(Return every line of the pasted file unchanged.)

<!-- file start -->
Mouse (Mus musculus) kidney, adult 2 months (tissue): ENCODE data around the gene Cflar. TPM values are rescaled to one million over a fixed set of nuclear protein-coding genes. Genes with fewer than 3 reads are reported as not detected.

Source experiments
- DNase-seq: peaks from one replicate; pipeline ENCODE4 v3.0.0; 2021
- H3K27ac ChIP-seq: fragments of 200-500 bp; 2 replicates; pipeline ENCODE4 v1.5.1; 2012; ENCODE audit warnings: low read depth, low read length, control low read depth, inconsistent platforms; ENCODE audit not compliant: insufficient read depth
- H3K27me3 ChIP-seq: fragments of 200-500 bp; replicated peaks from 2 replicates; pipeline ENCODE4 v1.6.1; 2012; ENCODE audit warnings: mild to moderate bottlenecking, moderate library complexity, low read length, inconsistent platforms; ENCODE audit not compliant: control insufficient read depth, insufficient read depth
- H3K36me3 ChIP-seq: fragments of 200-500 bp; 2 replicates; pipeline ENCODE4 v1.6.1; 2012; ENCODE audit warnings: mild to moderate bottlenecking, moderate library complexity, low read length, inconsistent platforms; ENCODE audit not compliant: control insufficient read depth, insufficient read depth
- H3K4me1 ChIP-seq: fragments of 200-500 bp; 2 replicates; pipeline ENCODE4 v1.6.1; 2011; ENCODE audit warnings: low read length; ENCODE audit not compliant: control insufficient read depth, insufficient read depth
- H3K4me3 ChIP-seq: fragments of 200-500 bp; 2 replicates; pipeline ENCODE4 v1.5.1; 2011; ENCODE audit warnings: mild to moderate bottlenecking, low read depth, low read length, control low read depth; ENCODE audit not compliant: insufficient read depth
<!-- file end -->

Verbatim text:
Mouse (Mus musculus) kidney, adult 2 months (tissue): ENCODE data around the gene Cflar. TPM values are rescaled to one million over a fixed set of nuclear protein-coding genes. Genes with fewer than 3 reads are reported as not detected.

Source experiments
- DNase-seq: peaks from one replicate; pipeline ENCODE4 v3.0.0; 2021
- H3K27ac ChIP-seq: fragments of 200-500 bp; 2 replicates; pipeline ENCODE4 v1.5.1; 2012; ENCODE audit warnings: low read depth, low read length, control low read depth, inconsistent platforms; ENCODE audit not compliant: insufficient read depth
- H3K27me3 ChIP-seq: fragments of 200-500 bp; replicated peaks from 2 replicates; pipeline ENCODE4 v1.6.1; 2012; ENCODE audit warnings: mild to moderate bottlenecking, moderate library complexity, low read length, inconsistent platforms; ENCODE audit not compliant: control insufficient read depth, insufficient read depth
- H3K36me3 ChIP-seq: fragments of 200-500 bp; 2 replicates; pipeline ENCODE4 v1.6.1; 2012; ENCODE audit warnings: mild to moderate bottlenecking, moderate library complexity, low read length, inconsistent platforms; ENCODE audit not compliant: control insufficient read depth, insufficient read depth
- H3K4me1 ChIP-seq: fragments of 200-500 bp; 2 replicates; pipeline ENCODE4 v1.6.1; 2011; ENCODE audit warnings: low read length; ENCODE audit not compliant: control insufficient read depth, insufficient read depth
- H3K4me3 ChIP-seq: fragments of 200-500 bp; 2 replicates; pipeline ENCODE4 v1.5.1; 2011; ENCODE audit warnings: mild to moderate bottlenecking, low read depth, low read length, control low read depth; ENCODE audit not compliant: insufficient read depth